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Apologies if this kind of thing has been answered elsewhere. I am using Python to run a Windows executable file using subprocess.Popen(). The executable file produces a .txt file and some other output files as part of its operation. I then need to run another executable file using subprocess.Popen() that uses the output from the original .exe file.

The problem is, it is the .exe file and not Python that is controlling the creation of the output files, and so I have no control over knowing how long it takes the first text file to write to disk before I can use it as an input to the second .exe file.

Obviously I cannot run the second executable file before the first text file finishes writing to disk.

subprocess.wait() does not appear to be helpful because the first executable terminates before the text file has finished writing to disk. I also don't want to use some kind of function that waits an arbitrary period of time (say a few seconds) then proceeds with the execution of the second .exe file. This would be inefficient in that it may wait longer than necessary, and thus waste time. On the other hand it may not wait long enough if the output text file is very large.

So I guess I need some kind of listener that waits for the text file to finish being written before it moves on to execute the second subprocess.Popen() call. Is this possible?

Any help would be appreciated.

UPDATE (see Neil's suggestions, below)

The problem with os.path.getmtime() is that the modification time is updated more than once during the write, so very large text files (say ~500 Mb) require a relatively large wait time in between os.path.getmtime() calls. I use time.sleep() to do this. I guess this solution is workable but is not the most efficient use of time.

On the other hand, I am having bigger problems with trying to open the file for write access. I use the following loop:

while True:
        f = open(file, 'w')
        # For lack of something else to put in here
        # (I don't want to print anything)

This approach seems to work in that Python essentially pauses while the Windows executable is writing the file, but afterwards I go to use the text file in the next part of the code and find that the contents that were just written have been wiped.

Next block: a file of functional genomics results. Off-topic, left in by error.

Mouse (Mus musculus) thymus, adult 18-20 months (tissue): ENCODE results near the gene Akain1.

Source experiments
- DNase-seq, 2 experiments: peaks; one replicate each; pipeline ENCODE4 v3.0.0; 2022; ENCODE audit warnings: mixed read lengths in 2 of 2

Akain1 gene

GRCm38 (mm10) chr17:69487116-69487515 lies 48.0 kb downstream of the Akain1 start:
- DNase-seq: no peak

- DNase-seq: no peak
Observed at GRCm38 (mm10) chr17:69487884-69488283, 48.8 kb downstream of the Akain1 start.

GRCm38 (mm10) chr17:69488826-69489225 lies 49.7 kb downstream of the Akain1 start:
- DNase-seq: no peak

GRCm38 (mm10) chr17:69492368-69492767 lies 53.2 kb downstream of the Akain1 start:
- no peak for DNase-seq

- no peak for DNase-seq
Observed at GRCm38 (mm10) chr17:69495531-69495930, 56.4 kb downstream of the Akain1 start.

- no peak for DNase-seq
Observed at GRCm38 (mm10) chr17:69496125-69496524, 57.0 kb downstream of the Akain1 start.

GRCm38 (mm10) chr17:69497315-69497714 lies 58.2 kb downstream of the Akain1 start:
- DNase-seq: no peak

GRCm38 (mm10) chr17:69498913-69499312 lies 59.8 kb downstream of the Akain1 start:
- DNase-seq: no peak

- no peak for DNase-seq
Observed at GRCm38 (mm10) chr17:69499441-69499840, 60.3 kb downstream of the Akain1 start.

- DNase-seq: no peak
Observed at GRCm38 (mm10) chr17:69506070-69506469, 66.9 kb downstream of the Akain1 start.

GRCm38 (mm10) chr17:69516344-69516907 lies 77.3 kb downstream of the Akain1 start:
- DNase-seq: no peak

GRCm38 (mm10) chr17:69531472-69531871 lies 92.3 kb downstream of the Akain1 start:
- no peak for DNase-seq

I know they were written because I can see the file size increasing in Windows Explorer while the executable is doing its stuff, so I can only assume that the final call to open(file, 'w') (once the executable has done its job) causes the file to be wiped, somehow.

Obviously I am doing something wrong. Any ideas?

share|improve this question
Use a (append), not w (truncate and write from beginning), to test ability to open for write. That said, coming from a *nix environment, it seems... utterly insane... that you're having to deal with this kind of behavior. I'd suggest putting a small delay loop in your loop waiting for write to avoid eating 100% of CPU while you spin. – Charles Duffy May 17 '12 at 0:52
Whether I use w+ or w doesn't make a difference. The file is still wiped. – npo May 17 '12 at 1:01
Thanks, the a did the trick. – npo May 17 '12 at 1:03

2 Answers 2

up vote 0 down vote accepted

There's probably many ways to do what you want. One that springs to mind is that you could poll the modification time with os.path.getmtime(), and see when it changes. If the modification date is after you called the executable, but still a couple seconds ago, you could assume it's done.

Alternatively, you could try opening the file for write access (just without actually writing anything). If that fails, it means someone else is writing it.

share|improve this answer

This all sounds so fragile, but I assume your hands are somewhat tied, too.

One suggestion that comes to mind is if the text file that is written might have a recognizable end-of-file marker to it. I created a text file that looks like this:


Given this file, I could then tell if "END" had been written to the end of the file by using like this:

>>> import os
>>> fp = open('test.txt', 'r')
>>>, os.SEEK_END)
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